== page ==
Opening Saturday, December 2nd, from 3PM - 5PM
English language positions humans and nature as very separate entities. How do we talk about the natural world in a way that recognizes our interdependence on an entire living system? How do we acknowledge plants specifically as our kin?
Come have a conversation with two specialists on plants and language!
This event is part of our Artist in Residence Program’s lecture series. The Garfield Park Conservatory Artist in Residence Program is presented by the Garfield Park Conservatory Alliance with funding from the Albert Pick Jr. Fund and a CityArts Grant from the City of Chicago Department of Cultural Affairs & Special Events.
Claire Pentecost is the Garfield Park Conservatory’s 2017 Artist in Residence. Claire is writer, artist and a professor in the Department of Photography at the School of the Art Institute of Chicago.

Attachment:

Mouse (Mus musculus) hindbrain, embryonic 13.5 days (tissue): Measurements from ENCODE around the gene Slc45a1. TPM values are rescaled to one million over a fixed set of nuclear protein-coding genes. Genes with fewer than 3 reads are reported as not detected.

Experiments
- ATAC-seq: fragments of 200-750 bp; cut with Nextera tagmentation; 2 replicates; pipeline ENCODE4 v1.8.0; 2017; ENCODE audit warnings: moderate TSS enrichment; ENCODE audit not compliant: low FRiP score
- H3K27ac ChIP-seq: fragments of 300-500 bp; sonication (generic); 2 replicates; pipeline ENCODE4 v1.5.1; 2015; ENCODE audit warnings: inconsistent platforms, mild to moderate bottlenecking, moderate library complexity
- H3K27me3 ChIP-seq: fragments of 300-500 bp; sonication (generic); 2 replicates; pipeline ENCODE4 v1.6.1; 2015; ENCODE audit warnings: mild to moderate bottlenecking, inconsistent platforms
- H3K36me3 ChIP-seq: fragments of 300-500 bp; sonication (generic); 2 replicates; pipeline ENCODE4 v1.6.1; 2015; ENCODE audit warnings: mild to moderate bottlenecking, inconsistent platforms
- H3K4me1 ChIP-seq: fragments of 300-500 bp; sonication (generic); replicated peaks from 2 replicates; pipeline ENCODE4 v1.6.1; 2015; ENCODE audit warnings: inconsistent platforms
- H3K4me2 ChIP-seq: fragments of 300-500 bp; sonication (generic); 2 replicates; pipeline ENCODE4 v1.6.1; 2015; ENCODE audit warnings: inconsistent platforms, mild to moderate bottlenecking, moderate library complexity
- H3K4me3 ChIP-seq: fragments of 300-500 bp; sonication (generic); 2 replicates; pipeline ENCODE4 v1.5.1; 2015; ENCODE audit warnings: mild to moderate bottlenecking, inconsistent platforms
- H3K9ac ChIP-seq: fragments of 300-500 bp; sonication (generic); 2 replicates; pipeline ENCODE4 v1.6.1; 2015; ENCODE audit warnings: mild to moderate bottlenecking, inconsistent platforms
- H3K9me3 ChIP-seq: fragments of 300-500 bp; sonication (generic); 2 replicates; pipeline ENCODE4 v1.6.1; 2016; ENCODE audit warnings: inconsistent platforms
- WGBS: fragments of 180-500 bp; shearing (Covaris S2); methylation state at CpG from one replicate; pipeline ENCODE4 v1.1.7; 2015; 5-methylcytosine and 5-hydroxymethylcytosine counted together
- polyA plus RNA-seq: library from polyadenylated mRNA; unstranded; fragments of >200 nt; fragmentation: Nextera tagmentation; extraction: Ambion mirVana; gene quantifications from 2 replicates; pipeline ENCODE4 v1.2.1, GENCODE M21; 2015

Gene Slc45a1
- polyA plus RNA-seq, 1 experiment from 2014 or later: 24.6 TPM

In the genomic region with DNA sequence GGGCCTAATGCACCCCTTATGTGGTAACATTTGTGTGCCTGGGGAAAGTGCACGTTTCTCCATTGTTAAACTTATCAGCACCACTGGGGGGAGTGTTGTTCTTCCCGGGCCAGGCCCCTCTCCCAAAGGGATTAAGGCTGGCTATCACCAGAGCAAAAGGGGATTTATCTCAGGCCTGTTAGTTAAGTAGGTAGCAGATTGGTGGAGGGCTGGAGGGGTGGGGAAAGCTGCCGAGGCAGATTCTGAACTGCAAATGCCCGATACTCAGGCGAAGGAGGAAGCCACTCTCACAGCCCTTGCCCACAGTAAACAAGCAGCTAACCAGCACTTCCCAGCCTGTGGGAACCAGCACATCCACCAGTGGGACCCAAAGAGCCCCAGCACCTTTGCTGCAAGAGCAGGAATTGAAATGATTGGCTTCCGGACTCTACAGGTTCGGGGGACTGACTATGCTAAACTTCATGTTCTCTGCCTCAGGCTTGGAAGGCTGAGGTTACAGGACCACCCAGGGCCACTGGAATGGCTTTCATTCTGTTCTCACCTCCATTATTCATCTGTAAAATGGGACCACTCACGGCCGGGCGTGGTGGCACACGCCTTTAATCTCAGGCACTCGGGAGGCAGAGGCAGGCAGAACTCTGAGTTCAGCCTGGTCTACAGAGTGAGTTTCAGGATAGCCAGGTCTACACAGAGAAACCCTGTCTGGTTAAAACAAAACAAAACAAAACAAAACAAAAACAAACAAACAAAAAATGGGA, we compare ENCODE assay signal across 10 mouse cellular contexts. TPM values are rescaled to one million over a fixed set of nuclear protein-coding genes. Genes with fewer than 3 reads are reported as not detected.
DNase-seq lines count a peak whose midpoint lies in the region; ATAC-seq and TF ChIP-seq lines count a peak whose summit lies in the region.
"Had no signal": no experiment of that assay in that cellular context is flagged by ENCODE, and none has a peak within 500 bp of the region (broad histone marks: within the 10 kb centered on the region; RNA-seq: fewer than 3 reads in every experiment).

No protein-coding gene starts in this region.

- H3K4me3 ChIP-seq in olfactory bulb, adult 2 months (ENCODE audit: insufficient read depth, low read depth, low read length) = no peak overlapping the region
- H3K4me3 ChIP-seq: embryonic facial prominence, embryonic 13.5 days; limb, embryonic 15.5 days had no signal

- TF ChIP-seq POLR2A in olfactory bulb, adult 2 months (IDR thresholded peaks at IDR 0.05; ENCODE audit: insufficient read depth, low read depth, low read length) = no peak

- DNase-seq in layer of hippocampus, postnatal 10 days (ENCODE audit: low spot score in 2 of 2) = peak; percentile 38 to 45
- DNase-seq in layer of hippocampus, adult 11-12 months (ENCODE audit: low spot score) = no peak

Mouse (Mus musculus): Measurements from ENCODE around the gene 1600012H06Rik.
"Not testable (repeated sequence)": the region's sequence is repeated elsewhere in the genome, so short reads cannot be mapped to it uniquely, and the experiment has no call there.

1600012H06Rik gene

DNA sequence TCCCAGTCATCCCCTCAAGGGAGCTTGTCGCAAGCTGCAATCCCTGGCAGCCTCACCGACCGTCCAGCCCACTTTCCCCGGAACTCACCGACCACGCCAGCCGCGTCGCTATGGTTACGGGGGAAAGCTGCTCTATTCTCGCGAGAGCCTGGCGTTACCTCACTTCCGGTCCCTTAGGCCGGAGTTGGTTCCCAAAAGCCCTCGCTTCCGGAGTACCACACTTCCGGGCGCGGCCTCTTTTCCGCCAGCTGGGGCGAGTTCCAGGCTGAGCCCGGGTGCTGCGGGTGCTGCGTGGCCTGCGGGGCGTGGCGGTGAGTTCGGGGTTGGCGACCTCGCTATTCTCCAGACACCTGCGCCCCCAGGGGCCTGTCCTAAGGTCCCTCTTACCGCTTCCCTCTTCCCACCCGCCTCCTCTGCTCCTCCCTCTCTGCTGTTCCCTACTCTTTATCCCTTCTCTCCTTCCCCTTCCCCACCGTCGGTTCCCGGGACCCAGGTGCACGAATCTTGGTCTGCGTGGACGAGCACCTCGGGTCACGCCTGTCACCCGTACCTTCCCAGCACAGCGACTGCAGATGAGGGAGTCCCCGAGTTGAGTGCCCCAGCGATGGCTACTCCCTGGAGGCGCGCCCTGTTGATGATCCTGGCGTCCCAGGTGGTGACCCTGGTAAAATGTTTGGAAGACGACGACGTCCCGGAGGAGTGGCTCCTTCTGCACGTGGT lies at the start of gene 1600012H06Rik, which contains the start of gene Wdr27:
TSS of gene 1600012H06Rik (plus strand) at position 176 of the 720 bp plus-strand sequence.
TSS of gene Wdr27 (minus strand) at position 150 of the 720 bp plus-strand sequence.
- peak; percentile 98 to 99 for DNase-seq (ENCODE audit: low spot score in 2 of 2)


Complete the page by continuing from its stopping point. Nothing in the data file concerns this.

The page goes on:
Dr. Wendy Makoons Geniusz is an Indigenous woman of Cree and Métis decent. She teaches Ojibwe language classes at the University of Wisconsin-Eau Claire, where she is an Associate Professor. Her Ojibwe language classes are available for free at this link: uwec.ly/ojibwe. She has worked on several projects revitalizing Ojibwe botanical knowledge within Native communities. She is the author and editor of several texts about how Ojibwe people work with and think about plants and trees. These include: Our Knowledge is Not Primitive: Decolonizing Botanical Anishinaabe Teachings and Plants Have So Much to Give Us, All We Have to Do is Ask.
Aubrey Streit Krug is a writer and teacher in the environmental humanities who researches stories of relationships between humans and plants. She is currently a postdoctoral fellow in Ecosphere Studies at The Land Institute in Salina, Kansas. Aubrey earned her PhD in English and Great Plains Studies at the University of Nebraska-Lincoln. She is also a student of the Omaha language, and part of a team of learners, educators, and elder speakers who have collaborated on an Omaha language and culture textbook that is forthcoming with the University of Nebraska Press.